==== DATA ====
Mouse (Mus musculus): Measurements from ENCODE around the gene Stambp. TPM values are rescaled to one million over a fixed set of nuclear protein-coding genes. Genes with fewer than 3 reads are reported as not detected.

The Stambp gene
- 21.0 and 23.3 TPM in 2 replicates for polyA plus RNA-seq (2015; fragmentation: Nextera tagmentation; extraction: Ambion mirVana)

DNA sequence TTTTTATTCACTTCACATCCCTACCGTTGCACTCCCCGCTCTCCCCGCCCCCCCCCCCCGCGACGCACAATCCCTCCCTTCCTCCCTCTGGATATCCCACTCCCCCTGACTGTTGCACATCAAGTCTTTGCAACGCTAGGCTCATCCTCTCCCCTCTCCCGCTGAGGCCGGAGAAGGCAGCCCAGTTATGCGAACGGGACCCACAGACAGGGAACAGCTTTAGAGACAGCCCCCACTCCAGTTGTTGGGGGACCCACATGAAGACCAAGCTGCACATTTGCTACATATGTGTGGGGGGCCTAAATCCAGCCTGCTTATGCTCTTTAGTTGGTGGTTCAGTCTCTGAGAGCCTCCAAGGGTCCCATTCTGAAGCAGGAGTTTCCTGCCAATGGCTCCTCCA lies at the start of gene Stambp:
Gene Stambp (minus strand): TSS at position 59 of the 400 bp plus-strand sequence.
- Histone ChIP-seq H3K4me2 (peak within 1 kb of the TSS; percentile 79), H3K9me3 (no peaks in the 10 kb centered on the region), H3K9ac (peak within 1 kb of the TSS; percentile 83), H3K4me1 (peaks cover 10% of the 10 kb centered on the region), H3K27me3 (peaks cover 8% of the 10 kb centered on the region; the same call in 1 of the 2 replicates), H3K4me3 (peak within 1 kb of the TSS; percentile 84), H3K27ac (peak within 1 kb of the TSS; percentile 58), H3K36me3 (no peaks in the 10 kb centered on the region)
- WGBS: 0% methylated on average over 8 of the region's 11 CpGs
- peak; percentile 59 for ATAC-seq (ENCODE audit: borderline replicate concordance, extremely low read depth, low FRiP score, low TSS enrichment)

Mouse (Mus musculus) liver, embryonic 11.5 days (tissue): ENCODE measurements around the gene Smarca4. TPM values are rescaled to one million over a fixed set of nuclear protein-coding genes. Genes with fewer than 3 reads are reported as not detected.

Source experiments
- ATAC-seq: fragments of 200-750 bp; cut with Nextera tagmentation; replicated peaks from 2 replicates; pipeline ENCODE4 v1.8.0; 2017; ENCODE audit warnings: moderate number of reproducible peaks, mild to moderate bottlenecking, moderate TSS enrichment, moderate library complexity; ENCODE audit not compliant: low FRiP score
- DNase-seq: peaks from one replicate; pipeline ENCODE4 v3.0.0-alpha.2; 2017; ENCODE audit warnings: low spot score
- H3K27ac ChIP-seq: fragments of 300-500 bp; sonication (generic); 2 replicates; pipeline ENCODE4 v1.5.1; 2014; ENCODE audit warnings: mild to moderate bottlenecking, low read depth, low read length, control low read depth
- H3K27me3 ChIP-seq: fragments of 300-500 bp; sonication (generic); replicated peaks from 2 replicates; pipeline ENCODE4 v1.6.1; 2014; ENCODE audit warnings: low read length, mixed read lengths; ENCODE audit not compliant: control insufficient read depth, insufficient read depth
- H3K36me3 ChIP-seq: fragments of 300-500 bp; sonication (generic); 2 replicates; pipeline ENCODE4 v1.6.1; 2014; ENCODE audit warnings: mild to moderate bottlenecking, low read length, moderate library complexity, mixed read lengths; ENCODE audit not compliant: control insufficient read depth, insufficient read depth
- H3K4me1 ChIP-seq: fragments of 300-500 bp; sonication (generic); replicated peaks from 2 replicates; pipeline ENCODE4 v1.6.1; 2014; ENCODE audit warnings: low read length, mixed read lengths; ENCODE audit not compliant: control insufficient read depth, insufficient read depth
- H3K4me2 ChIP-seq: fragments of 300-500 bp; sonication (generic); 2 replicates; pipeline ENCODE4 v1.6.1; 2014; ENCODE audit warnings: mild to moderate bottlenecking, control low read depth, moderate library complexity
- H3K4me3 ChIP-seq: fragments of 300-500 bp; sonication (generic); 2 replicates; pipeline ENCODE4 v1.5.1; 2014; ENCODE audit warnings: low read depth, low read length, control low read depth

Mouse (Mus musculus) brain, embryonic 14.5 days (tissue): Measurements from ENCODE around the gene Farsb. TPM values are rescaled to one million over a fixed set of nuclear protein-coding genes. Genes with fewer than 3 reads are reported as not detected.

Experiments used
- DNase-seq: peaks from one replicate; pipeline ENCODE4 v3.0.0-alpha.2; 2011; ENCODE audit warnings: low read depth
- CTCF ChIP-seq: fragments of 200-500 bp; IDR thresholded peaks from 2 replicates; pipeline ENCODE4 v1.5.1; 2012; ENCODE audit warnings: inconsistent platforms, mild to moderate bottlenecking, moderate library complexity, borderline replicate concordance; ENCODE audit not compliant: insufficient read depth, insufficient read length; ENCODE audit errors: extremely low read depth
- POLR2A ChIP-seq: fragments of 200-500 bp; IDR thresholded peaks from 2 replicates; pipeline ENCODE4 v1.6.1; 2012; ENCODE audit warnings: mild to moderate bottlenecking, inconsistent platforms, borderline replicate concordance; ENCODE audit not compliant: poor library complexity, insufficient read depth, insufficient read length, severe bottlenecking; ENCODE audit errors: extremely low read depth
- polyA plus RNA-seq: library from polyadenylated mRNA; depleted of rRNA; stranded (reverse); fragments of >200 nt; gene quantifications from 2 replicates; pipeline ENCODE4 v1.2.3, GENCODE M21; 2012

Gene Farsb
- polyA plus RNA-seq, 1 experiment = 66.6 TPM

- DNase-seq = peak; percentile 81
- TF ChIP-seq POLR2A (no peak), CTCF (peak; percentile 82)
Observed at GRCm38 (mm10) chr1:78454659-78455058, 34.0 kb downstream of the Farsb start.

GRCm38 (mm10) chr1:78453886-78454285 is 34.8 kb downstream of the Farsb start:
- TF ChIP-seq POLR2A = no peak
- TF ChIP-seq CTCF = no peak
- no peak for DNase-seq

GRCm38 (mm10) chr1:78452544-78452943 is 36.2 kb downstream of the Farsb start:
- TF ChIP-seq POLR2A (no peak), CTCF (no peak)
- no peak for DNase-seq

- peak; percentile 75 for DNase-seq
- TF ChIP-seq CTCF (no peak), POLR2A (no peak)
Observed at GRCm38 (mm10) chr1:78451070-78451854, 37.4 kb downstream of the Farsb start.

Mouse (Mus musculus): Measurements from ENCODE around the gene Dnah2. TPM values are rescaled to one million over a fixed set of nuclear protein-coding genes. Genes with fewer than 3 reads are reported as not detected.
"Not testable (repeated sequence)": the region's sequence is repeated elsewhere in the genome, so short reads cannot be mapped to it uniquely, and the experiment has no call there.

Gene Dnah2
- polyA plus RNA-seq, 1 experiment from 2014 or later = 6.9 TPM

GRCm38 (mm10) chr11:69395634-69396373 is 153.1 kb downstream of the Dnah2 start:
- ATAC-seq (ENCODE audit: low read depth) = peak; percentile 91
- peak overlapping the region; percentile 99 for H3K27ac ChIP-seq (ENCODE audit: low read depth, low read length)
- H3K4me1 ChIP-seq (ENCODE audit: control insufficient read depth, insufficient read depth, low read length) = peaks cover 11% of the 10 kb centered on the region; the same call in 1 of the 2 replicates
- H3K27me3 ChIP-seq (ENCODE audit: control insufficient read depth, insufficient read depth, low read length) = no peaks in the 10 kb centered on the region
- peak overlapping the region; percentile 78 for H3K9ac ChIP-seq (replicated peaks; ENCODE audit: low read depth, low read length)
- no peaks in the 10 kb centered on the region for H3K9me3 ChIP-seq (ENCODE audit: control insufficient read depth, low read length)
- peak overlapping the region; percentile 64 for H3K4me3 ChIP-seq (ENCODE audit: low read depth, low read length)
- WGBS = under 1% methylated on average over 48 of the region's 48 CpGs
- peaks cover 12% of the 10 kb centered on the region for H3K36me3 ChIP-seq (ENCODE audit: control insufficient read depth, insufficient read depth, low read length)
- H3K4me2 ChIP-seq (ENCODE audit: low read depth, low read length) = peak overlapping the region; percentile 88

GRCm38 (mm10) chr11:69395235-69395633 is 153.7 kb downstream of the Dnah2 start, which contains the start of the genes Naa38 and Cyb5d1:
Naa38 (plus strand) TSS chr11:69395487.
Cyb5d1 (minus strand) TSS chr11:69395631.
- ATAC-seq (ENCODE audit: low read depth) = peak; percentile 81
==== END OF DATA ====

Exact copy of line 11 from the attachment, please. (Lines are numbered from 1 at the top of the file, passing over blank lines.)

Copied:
- ATAC-seq: fragments of 200-750 bp; cut with Nextera tagmentation; replicated peaks from 2 replicates; pipeline ENCODE4 v1.8.0; 2017; ENCODE audit warnings: moderate number of reproducible peaks, mild to moderate bottlenecking, moderate TSS enrichment, moderate library complexity; ENCODE audit not compliant: low FRiP score